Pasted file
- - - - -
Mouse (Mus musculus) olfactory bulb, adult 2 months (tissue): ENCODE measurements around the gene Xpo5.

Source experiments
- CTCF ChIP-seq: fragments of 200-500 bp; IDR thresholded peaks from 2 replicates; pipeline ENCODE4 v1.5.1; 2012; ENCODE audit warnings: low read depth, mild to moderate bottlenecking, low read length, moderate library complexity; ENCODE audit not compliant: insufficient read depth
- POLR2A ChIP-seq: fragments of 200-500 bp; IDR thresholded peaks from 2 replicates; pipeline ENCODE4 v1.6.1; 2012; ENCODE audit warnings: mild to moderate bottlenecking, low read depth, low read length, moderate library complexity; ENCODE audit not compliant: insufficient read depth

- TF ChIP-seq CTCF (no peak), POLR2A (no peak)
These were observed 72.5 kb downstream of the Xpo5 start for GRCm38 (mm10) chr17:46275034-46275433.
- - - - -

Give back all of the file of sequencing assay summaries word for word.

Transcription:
Mouse (Mus musculus) olfactory bulb, adult 2 months (tissue): ENCODE measurements around the gene Xpo5.

Source experiments
- CTCF ChIP-seq: fragments of 200-500 bp; IDR thresholded peaks from 2 replicates; pipeline ENCODE4 v1.5.1; 2012; ENCODE audit warnings: low read depth, mild to moderate bottlenecking, low read length, moderate library complexity; ENCODE audit not compliant: insufficient read depth
- POLR2A ChIP-seq: fragments of 200-500 bp; IDR thresholded peaks from 2 replicates; pipeline ENCODE4 v1.6.1; 2012; ENCODE audit warnings: mild to moderate bottlenecking, low read depth, low read length, moderate library complexity; ENCODE audit not compliant: insufficient read depth

- TF ChIP-seq CTCF (no peak), POLR2A (no peak)
These were observed 72.5 kb downstream of the Xpo5 start for GRCm38 (mm10) chr17:46275034-46275433.